Does promoting creationism hurt teaching of science?
Oct 1, 2012 at 9:55 AM
The host of a popular 1990s TV show for children says a Tennessee law that protects teachers who allow students to question evolution and promote creationism hurts science education and damages technical innovation in this country.
The Associated Press reported last week that Bill Nye, a mechanical engineer and star of “Bill Nye: The Science Guy,” has posted a video on the Internet urging parents not to pass their religious-based doubts about evolution on to their children.
Creationists who believe the stories of the Old Testament are a historical fact argue the world was created by God just a few thousand years ago.
“The Earth is not 6,000 or 10,000 years old,” Nye told the AP. “It’s not. And if that conflicts with your beliefs, I strongly feel you should question your beliefs.”
Millions of Americans, however, do believe in creationism. According to a Gallup poll conducted in June, 46 percent of Americans believe in creationism.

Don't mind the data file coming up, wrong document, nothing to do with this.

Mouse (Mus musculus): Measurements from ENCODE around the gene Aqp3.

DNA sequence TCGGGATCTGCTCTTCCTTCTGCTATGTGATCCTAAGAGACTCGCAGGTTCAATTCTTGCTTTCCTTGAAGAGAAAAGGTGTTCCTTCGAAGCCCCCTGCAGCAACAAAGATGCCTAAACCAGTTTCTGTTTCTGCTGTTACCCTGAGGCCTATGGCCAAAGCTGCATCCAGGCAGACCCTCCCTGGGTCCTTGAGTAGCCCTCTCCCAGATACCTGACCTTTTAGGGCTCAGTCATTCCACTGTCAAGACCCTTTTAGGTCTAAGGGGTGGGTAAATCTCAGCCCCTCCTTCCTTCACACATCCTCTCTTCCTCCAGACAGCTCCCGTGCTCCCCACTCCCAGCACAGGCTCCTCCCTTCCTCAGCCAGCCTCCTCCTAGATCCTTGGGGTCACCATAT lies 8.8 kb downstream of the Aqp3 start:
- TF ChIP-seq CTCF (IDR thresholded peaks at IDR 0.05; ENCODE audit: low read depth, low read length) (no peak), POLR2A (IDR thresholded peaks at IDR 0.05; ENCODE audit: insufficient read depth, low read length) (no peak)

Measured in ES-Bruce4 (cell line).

“If we raise a generation of students who don’t believe in the process of science, who think everything that we’ve come to know about nature and the universe can be dismissed by a few sentences translated into English from some ancient text, you’re not going to continue to innovate,” Nye said.
He said he was troubled by lawmakers and school board members in some states who insist on presenting Bible stories in class as an alternative to teaching evolution. Tennessee passed a law earlier this year that protects teachers who let students criticize evolution and other scientific theories. The legislation was ridiculed by critics as a “monkey bill” that attacks evolution.
That’s in reference to the famous Scopes “monkey trial” held in Tennessee in 1925, when an educator was put on trial in Dayton for daring to teach evolution.
In May, Gov. Bill Haslam said he allowed the legislation to become law without his signature because “good legislation should bring clarity and not confusion.”
Nye is not the only scientist taking the new law to task. Three Vanderbilt University Ph.D.s authored a newspaper commentary earlier this year that accused state lawmakers of hurting efforts by Tennessee, which is the home of the Oak Ridge National Laboratory, to build a reputation as a leader in science and technology.
“What high-tech employer will want to open up shop in a state that allows ideology and prejudice to trump science education?” they wrote.
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